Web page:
• A wide dispersion of forecasts for U.S. growth over the next year reflects high levels of uncertainty around the duration of the health crisis as well as future government supports.
  • Assuming a modest fiscal package passes Congress this fall and a vaccine becomes available by the middle of next year, the American economy should recover most of what was lost through the pandemic by the end of 2021.
  • Inflation data showed an acceleration in price growth in August. Total CPI was up 1.3% year-on-year in August, continuing its recovery from only 0.1% in May.

Economic Key Financial Forecasts



A Wide Dispersion of Expectations for Recovery

Financial News: Spending Recovery Retreats as Summer Ends As we head into the final days of summer, it’s a good time to step back and evaluate the prospects for the American economy over the next year. The dispersion of economic growth forecasts has perhaps never been higher. While forecasters all expect a meaningful decline in activity this year, that is due to what’s already been recorded. Meanwhile, forecasts for growth in 2021 in the Blue Chip survey range from over 6% at the high end, to under 2% at the low end. At the high-end, this recovers all the activity lost to the pandemic, while at the low end, it is nothing short of stagnation.

This wide dispersion reflects the unprecedented level of uncertainty around the course of the pandemic, as well as its secondary economic impacts. This can be seen in the wide array of underlying assumptions among forecasters around items key to the outlook. For example: when and if a vaccine becomes available, how effective and permanent it will be, how much future government support will be provided.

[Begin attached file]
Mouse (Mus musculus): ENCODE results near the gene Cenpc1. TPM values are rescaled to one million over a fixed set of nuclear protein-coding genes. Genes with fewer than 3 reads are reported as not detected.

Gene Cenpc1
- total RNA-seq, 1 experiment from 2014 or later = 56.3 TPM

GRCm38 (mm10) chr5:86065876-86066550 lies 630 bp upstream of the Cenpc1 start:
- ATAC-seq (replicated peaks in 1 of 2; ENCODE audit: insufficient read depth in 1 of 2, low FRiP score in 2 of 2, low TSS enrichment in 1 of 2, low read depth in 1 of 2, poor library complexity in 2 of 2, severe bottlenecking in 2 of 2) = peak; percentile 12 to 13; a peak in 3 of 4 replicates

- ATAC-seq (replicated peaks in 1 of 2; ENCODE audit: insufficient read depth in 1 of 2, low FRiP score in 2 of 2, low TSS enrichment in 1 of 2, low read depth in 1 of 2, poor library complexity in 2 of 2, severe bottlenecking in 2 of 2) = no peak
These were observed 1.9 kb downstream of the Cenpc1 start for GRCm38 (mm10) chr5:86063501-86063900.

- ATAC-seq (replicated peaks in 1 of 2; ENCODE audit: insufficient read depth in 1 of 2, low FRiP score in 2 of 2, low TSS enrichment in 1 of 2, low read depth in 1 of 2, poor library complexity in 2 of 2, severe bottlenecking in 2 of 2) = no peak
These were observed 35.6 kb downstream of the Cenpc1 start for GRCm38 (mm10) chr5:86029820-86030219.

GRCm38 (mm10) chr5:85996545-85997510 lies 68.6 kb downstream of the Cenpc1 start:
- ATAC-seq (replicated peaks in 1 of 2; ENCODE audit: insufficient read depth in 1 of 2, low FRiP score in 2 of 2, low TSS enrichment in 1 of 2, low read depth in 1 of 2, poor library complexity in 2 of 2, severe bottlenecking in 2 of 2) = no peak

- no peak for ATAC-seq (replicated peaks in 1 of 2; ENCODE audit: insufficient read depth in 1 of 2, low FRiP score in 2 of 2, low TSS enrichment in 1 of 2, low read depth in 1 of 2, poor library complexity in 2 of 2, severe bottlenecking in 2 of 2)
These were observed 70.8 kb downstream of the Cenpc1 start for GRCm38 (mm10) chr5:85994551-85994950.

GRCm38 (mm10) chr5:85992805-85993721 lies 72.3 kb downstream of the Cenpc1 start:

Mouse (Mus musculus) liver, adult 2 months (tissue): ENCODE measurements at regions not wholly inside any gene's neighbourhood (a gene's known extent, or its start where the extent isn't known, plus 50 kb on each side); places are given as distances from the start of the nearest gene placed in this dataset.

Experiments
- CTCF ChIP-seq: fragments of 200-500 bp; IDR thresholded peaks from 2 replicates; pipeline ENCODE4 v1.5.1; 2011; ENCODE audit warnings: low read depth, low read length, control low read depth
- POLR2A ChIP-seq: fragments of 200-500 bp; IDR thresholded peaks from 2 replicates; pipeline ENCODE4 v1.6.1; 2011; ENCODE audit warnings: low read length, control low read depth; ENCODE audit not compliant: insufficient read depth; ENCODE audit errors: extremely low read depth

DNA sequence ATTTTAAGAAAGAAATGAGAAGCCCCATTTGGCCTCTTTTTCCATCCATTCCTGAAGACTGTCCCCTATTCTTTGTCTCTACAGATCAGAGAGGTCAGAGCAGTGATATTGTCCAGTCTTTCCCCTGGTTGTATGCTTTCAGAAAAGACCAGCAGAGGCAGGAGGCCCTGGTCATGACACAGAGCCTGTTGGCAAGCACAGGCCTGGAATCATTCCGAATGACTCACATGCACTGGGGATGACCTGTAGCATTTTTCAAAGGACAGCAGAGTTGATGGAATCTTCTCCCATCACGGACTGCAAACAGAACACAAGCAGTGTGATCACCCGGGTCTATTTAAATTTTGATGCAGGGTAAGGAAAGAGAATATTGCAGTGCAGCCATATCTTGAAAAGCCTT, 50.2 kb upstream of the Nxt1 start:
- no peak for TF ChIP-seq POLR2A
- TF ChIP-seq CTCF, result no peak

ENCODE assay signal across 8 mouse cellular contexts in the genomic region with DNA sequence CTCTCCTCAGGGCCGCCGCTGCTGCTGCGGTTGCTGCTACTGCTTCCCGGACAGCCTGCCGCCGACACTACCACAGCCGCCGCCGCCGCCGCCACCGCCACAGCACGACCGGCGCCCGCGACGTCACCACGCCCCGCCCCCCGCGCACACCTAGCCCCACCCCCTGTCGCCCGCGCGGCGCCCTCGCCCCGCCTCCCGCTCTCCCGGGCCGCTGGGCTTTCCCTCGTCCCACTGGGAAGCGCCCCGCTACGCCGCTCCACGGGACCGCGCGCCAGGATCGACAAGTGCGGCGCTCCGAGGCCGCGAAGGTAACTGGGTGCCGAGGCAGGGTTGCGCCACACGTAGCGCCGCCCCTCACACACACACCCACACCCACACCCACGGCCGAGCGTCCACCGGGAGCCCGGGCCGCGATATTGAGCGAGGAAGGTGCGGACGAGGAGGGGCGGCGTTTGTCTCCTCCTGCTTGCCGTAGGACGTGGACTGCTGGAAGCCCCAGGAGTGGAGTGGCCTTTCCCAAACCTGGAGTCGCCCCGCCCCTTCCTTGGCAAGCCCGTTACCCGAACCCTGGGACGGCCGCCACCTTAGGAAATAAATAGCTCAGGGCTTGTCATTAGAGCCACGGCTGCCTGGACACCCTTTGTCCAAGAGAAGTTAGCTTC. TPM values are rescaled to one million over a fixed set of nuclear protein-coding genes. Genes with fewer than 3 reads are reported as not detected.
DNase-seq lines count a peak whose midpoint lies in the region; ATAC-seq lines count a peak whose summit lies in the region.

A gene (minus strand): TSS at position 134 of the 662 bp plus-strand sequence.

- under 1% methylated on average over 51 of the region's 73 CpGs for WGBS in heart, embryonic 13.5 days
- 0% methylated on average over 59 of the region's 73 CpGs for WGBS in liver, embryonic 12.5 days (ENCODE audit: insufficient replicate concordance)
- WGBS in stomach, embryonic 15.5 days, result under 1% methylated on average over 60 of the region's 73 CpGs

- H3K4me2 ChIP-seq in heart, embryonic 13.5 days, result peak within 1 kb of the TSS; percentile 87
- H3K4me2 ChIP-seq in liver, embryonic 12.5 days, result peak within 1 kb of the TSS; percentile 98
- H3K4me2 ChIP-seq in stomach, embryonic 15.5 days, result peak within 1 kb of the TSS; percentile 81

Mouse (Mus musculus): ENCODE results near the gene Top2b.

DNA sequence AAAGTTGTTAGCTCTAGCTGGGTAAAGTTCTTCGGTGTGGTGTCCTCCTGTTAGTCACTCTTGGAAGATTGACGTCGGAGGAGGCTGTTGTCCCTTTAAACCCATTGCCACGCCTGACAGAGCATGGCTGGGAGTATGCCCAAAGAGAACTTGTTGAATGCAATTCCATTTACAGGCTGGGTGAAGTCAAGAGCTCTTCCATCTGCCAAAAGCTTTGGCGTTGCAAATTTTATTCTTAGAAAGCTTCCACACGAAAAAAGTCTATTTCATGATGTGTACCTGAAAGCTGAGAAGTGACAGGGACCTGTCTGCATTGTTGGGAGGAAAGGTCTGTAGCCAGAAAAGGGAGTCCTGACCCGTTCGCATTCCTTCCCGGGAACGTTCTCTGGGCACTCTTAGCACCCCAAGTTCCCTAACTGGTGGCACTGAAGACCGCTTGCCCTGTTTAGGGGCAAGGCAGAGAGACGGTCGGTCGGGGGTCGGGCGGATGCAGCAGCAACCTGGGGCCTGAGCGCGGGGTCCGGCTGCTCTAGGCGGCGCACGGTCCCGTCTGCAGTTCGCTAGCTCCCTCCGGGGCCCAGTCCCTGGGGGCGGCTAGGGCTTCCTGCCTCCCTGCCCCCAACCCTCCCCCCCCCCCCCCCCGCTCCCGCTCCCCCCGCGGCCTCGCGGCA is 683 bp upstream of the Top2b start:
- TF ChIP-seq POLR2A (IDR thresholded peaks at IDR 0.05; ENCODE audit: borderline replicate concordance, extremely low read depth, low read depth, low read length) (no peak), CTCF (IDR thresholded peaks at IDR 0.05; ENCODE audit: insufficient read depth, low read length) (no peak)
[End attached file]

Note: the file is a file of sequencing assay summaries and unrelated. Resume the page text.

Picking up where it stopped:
We do not claim to have any better insight on these questions than other forecasters, but we have tried to make plausible assumptions to ground our forecast. In the case of the health questions, we assume that a vaccine or effective treatment becomes widely available by the second half of 2020.

Beyond the basic uncertainty around when and if we recover fully from the pandemic, we have little in the way of traditional macro models to gauge how consumers and businesses respond to health crises. This was true on the way down, but also on the way up. We can observe, based on recent data, that after an initial plunge, households have been more than willing to increase spending on durable goods – suggesting little permanent damage to household confidence. Rather, what’s holding back a broader recovery is service-sector areas of the economy where activity is directly impacted by the potential risk of infection. This offers reason to expect a fairly solid bounce back once these fears are allayed.

Financial News: Continuing Jobless Claims Remain Elevated Through the End of AugustIn the case of government policy, we are equally in the dark. The extraordinary fiscal supports early in the year have divorced measures of overall economic activity from household income. Spending rebounded as it did due to these supports. Congress continues to debate another package, but the chasm between Republicans and Democratic bills is roughly 10 times ($300 billion versus $3 trillion). So, we’re left making assumptions. We assume that Congress does eventually come up with some additional support, but closer to the lower range of outcomes, around $400 billion, split between individual checks and unemployment benefits.

With these assumptions in place, and assuming no major second wave of the virus leads to another round of shutdowns, it is reasonable to expect the American economy to recover much of what was lost to the pandemic over the past year. While growth appears likely to slow after its initial burst on reopening, it should pick up again once a vaccine is available. Importantly, much of the deficit in spending is due to high-income individuals, who should be able to dip into these accumulated saving to support growth once the virus threat has passed. As a result, we expect the level of GDP to regain its pre-recession level by the first quarter of 2022. We will be publishing our full views on the economic outlook next week and hope you will give them a read.

James Marple, Senior Economist | 416-982-2557

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